And if you have two really massive things moving around each other very fast before they collide. Say two neutron stars spiraling in. They should actually make ripples in this fabric. So as they spiral closer and closer together they actually make ripples that actually go out through space at the speed of light. And these are called gravitational waves. And they are very, very hard to find. I mean lucky for us masses moving around only create tiny little distortions in space and time. The fabric of space and time itself. So what happens is we actually started building instruments that were sensitive enough. Sensitive enough to detect this tiny little wobble in space and time itself. And to give you an idea about how hard this is to detect we used an instrument called LIGO, the Laser Interferometric Gravitational-Wave Observatory. And LIGO has two lasers and the lasers are about two miles long and they’re actually at a right angle. So two-mile long lasers at a sort of a corner shape. And the idea was that if one of these ripples in space and time comes through one of the sides of the laser in this corner construction would actually be warped a little more than the other and you’d actually see that space and time itself were changing a little more in one direction as this ripple came through. The ripple is so small that over a two-mile laser the distance space and time changes is by about a thousandth of a diameter of a proton. We have an instrument that can measure that and amazingly we started seeing these ripples coming from many different places in the sky as these neutron stars collided and spiraled together. And the thing that was so wonderful – this only happened last year – is that one of these gamma-ray bursts, one of these ultraviolet explosions that we have no idea really what they could be went off. And at the same time at the speed of light with those gamma rays came that ripple, that signal that exactly matched two neutron stars spiraling together. We had guessed that the only thing that could actually make that much energy were these two dead stars colliding and now we had evidence. And the evidence was a ripple in space and time a thousand times smaller than a proton.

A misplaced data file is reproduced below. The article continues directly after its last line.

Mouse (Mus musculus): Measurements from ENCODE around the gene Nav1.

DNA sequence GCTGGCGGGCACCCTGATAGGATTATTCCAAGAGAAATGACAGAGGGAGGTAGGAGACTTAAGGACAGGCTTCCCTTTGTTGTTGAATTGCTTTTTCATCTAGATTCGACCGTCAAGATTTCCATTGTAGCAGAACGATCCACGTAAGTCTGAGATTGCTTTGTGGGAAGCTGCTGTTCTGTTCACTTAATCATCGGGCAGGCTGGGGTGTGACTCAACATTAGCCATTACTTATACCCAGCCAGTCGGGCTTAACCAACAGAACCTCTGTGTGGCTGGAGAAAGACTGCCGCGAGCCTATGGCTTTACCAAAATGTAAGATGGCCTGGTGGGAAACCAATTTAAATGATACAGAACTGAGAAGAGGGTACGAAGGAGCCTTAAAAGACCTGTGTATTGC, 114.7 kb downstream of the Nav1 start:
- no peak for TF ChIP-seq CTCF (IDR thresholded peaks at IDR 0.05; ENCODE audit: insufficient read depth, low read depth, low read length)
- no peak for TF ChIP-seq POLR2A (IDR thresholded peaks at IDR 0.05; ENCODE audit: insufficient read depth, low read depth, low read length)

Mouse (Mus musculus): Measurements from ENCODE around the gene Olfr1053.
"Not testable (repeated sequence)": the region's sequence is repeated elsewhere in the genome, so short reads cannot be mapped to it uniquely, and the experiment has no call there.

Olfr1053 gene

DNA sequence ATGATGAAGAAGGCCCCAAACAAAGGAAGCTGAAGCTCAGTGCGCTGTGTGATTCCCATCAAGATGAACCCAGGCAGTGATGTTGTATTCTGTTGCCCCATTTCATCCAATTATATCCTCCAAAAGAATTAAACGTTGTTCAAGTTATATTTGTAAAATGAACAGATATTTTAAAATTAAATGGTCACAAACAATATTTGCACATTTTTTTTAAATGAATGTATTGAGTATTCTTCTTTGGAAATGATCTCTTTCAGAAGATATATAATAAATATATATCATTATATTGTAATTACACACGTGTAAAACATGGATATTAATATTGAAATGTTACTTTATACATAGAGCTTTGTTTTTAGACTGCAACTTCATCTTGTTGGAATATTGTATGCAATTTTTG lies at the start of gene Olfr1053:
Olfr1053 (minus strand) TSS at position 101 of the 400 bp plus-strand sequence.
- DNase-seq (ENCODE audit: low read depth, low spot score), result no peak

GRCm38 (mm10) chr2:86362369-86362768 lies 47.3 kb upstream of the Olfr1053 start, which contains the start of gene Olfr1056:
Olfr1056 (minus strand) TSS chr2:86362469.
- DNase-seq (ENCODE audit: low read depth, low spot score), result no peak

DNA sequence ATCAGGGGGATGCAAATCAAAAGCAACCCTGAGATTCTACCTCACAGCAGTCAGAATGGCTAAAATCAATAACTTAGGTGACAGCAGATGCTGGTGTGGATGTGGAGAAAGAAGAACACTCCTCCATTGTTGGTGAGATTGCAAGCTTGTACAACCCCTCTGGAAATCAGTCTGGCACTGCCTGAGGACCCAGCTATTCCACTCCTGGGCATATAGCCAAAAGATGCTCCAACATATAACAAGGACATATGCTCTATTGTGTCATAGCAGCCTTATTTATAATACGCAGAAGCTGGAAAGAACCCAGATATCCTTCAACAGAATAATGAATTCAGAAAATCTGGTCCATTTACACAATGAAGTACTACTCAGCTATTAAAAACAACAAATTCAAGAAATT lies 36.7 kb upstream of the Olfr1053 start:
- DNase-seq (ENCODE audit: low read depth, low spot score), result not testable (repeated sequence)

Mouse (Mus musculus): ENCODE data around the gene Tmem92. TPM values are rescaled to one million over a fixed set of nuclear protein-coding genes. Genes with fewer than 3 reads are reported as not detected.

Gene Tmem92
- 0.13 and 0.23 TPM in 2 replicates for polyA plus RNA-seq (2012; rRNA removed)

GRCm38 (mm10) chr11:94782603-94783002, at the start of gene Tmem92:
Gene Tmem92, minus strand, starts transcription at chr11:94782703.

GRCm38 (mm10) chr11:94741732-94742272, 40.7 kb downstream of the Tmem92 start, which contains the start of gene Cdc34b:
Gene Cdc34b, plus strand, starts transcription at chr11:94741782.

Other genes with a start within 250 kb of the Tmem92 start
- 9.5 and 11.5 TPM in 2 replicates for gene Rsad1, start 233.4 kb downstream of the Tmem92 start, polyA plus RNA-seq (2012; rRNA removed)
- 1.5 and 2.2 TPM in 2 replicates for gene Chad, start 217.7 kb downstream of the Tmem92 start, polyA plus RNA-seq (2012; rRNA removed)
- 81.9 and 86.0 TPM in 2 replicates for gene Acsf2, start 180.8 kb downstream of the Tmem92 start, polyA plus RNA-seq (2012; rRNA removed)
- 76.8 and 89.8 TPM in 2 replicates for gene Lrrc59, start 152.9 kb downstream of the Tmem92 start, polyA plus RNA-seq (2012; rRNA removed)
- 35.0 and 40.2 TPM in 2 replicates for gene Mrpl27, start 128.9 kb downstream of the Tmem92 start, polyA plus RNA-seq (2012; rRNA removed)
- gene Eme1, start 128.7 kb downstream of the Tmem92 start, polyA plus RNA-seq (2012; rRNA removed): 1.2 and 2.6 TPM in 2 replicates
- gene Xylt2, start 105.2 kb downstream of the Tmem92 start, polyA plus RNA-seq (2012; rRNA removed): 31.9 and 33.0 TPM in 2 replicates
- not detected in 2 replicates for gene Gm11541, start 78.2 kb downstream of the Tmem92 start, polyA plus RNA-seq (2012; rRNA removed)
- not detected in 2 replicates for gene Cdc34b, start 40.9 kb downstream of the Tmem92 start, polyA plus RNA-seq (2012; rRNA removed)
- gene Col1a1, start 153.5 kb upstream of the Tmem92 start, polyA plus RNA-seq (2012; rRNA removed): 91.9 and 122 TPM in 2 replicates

Michell Thaller, the Assistant Director of Science Communication at NASA, wanted to talk to us about a heavy subject matter. Specifically, super-dense neutron stars that are so dense that they're only the size of New York City but carry the weight of the sun. And when they circle each other in orbit for long enough, they collide with enough force to send ripples in both space and time. Those ripples alone are strong enough to alter the course of light. In fact, just a few years ago a rare astronomical event occurred where you'd have seen a star "blink" for a few minutes on and off before disappearing for good. Scientists are able to detect these gravitational ripples thanks to a LIGO, or a Laser Interferometric Gravitational-Wave Observatory, which measures the refraction of light based on gravity waves. Oh, and one more thing: Albert Einstein correctly deduced that this phenomenon years before it was ever recorded. If you'd like to know more, visit NASA.
Political activism may get people invested in politics, and affect urgently needed change, but it comes at the expense of tolerance and healthy democratic norms.
- Polarization and extreme partisanships have been on the rise in the United States.
- Political psychologist Diana Mutz argues that we need more deliberation, not political activism, to keep our democracy robust.
- Despite increased polarization, Americans still have more in common than we appear to.
Most elderly individuals' brains degrade over time, but some match — or even outperform — younger individuals on cognitive tests.
- "Super-agers" seem to escape the decline in cognitive function that affects most of the elderly population.
- New research suggests this is because of higher functional connectivity in key brain networks.
- It's not clear what the specific reason for this is, but research has uncovered several activities that encourage greater brain health in old age.
At some point in our 20s or 30s, something starts to change in our brains. They begin to shrink a little bit. The myelin that insulates our nerves begins to lose some of its integrity. Fewer and fewer chemical messages get sent as our brains make fewer neurotransmitters.